Take a moment to think about something with me. Have you ever watched a movie, and had such a strong reaction to an actor as s/he portrays a particular character, that henceforth and forever more, that character IS that person?!?? Allow me to give you an example. The Color Purple is one of my all-time favorite movie and if you've seen it, you know exactly who the character, Mister, is. Well, for years, and I do mean years after watching the movie, Danny Glover was Mister. And in any movie I watched that he was in, he was still Mister. Beloved, Shooter, whatever the movie, all I saw was Mister. In fact, I think that's why it took me so long to watch the Lethal Weapon series lbvs! That's crazy right? To be unable to separate a person from a character, even when it's someone else, a totally different character, part, and/or role. But we do it all the time, and not just when it comes to actors. It's a very interesting phenomenon, at least to me it is. Perhaps I'm the only one that does this so I won't lump you in with me!
I think about the numerous relationships I've been in, even friendships that I've been a part of, where I couldn't separate a previous "character" from a new "role". When I consider my life, I can honestly say I've thought the following. Because that other guy cheated on me, this guy is probably going to do that as well, because you know, all men are dogs. Because that one friend betrayed me, I better not get too close to this chick because women can't be trusted. Because my dad abandoned and rejected me, anyone representing a father figure is immediately suspect because you're just going to leave me eventually anyway. I better not get too comfortable, I better not trust or let my guard down, because "Mister" or the one (or two, or five) characters before this one misrepresented what the situation should look like and it is now seared in my head and heart, and I can not separate past from present, perceived from reality. Or maybe they did represent themselves accurately, and now I'M projecting my previous experience onto the new person. Either way, it's a super unfair situation, especially for the new person right?!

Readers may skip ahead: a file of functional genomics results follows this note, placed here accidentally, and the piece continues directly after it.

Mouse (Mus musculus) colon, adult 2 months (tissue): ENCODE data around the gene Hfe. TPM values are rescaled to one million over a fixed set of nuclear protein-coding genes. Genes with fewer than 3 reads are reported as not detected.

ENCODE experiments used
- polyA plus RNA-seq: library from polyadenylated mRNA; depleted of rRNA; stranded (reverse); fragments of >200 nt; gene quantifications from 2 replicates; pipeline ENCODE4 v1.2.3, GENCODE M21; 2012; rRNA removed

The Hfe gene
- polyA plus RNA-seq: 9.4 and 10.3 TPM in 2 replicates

As I thought about this phenomenon, I realized that I (and maybe you) have to recognize that, what we see is what we get. The person/people we're dealing with are who they are, not the old/other person. We owe it to them, and ourselves, to respond to them for who they actually are and what they have (and haven't) done. Imagine how different our interactions and lives might be if we actually believed that and acted on it? Is this an area of improvement for you? Did you conquer this challenge? What did you do to overcome it? What can you do now that you realize what you're doing? I'd love to hear your thoughts.
Be blessed, Dr. S #BeYourBestYou
P.S. Part 2 of "Some Things Take Time" comes out tomorrow!! Need to catch up? Click here to read part 1.